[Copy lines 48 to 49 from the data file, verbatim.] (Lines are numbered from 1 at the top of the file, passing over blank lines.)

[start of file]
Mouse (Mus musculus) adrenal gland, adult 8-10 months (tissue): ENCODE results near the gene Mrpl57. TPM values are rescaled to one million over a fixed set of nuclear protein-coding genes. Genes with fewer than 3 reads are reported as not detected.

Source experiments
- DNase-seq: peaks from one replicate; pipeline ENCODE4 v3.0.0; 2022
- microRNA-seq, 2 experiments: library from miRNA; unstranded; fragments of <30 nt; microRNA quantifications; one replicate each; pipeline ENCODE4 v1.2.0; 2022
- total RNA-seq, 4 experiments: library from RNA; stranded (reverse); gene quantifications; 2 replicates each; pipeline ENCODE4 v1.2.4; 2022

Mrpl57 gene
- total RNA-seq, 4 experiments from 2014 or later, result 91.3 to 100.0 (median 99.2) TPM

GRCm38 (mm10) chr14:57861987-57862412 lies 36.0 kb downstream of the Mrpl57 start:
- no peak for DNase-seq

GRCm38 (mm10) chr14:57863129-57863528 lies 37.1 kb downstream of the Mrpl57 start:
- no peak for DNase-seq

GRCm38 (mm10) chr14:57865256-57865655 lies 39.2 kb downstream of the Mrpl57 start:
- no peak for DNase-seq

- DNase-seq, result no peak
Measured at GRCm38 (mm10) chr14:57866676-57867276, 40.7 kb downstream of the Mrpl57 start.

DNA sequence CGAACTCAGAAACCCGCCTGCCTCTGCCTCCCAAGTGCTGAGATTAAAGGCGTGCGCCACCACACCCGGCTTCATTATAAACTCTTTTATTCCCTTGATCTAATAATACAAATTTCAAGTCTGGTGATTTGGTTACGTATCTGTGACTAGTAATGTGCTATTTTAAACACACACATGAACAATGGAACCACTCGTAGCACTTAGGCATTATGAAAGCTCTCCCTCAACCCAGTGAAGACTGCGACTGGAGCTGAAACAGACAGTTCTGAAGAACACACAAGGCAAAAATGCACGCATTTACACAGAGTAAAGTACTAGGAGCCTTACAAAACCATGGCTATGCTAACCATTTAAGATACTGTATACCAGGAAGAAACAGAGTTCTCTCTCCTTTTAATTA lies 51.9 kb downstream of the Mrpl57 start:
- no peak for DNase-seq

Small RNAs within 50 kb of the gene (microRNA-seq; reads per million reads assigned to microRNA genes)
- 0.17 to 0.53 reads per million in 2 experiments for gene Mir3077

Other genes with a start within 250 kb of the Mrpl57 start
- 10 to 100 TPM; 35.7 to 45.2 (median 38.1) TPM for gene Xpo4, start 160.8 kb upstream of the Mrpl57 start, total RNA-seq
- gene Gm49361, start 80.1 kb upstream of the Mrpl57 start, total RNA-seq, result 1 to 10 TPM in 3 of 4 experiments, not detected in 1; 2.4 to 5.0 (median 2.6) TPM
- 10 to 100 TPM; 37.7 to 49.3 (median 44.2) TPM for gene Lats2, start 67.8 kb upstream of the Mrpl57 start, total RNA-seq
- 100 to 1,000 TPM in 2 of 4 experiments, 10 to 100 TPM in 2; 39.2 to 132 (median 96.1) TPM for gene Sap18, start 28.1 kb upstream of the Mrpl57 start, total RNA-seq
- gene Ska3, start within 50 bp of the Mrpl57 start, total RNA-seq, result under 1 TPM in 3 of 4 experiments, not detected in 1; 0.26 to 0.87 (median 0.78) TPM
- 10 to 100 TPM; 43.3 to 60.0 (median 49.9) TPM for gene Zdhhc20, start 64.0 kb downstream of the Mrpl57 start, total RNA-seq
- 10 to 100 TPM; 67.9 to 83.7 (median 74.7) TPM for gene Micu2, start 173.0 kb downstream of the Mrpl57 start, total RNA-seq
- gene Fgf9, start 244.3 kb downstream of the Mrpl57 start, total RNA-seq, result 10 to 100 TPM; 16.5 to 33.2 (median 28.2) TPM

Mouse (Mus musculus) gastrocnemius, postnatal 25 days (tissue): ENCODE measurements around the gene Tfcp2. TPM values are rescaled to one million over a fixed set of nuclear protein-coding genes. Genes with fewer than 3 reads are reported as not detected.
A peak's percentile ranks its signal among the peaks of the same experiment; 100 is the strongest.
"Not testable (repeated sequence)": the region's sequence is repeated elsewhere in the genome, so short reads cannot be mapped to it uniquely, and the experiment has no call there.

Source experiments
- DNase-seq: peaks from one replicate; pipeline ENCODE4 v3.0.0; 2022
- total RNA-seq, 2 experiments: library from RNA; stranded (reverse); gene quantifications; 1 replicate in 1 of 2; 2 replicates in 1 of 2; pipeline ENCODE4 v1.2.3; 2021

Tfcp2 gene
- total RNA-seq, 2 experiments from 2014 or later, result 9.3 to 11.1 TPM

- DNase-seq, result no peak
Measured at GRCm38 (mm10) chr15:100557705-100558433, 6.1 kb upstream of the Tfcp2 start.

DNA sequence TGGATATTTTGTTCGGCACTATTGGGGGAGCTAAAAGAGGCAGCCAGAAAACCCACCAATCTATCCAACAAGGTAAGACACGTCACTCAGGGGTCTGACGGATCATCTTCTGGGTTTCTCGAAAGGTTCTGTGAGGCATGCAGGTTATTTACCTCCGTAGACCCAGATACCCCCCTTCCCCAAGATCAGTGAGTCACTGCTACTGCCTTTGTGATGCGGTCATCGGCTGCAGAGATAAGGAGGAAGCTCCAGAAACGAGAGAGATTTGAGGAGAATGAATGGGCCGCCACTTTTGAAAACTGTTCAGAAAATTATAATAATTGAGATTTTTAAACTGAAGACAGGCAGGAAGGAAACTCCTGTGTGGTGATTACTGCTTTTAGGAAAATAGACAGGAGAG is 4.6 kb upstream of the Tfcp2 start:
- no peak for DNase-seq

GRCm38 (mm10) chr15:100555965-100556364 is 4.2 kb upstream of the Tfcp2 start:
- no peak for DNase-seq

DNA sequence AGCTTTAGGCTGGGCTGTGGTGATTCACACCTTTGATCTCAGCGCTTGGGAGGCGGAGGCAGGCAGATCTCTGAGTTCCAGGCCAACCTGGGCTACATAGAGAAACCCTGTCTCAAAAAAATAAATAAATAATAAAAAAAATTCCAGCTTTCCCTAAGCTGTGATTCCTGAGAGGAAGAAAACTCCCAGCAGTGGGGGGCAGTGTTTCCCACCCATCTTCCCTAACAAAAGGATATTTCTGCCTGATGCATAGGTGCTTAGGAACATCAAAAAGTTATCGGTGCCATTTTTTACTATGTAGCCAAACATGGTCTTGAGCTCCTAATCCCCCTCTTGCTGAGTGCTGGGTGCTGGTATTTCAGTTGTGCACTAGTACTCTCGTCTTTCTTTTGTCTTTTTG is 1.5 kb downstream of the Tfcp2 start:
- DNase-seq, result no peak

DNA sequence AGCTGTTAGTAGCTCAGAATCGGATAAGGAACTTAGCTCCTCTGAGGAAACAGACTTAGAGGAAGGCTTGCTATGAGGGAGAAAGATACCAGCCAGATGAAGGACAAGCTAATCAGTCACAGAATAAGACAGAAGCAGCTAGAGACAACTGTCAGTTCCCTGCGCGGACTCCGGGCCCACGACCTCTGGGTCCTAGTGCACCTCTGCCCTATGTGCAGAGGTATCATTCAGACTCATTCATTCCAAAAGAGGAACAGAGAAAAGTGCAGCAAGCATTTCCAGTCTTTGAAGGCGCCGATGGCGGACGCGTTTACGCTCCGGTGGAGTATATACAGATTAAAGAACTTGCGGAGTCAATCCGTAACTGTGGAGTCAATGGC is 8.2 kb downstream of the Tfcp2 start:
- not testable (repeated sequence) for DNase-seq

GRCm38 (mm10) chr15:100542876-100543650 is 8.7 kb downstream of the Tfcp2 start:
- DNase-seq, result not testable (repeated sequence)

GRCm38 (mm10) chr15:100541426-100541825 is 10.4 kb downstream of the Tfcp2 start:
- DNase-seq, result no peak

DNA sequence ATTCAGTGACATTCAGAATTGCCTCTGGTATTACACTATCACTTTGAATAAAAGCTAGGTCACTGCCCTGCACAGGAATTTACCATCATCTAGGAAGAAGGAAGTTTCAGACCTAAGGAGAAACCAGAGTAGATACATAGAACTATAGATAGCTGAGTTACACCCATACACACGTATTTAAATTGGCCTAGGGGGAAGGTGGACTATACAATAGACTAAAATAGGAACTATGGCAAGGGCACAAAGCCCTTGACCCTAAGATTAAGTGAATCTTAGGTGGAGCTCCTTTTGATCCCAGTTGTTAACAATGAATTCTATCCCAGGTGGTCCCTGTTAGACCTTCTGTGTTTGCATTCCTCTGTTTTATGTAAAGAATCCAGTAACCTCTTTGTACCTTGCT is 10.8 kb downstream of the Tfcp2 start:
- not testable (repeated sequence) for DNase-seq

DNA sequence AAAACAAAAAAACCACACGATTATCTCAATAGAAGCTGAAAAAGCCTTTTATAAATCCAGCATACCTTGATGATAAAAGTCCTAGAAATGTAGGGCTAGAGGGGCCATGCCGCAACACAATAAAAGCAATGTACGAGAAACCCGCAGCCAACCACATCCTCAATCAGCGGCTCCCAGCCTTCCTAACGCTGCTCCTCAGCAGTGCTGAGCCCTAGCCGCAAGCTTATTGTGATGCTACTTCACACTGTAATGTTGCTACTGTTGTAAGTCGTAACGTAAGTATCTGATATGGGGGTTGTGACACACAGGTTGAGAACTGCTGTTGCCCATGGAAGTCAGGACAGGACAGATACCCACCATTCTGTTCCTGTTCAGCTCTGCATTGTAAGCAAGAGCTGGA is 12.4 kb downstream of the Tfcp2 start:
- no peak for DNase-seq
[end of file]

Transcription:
- DNase-seq, result not testable (repeated sequence)

GRCm38 (mm10) chr15:100541426-100541825 is 10.4 kb downstream of the Tfcp2 start: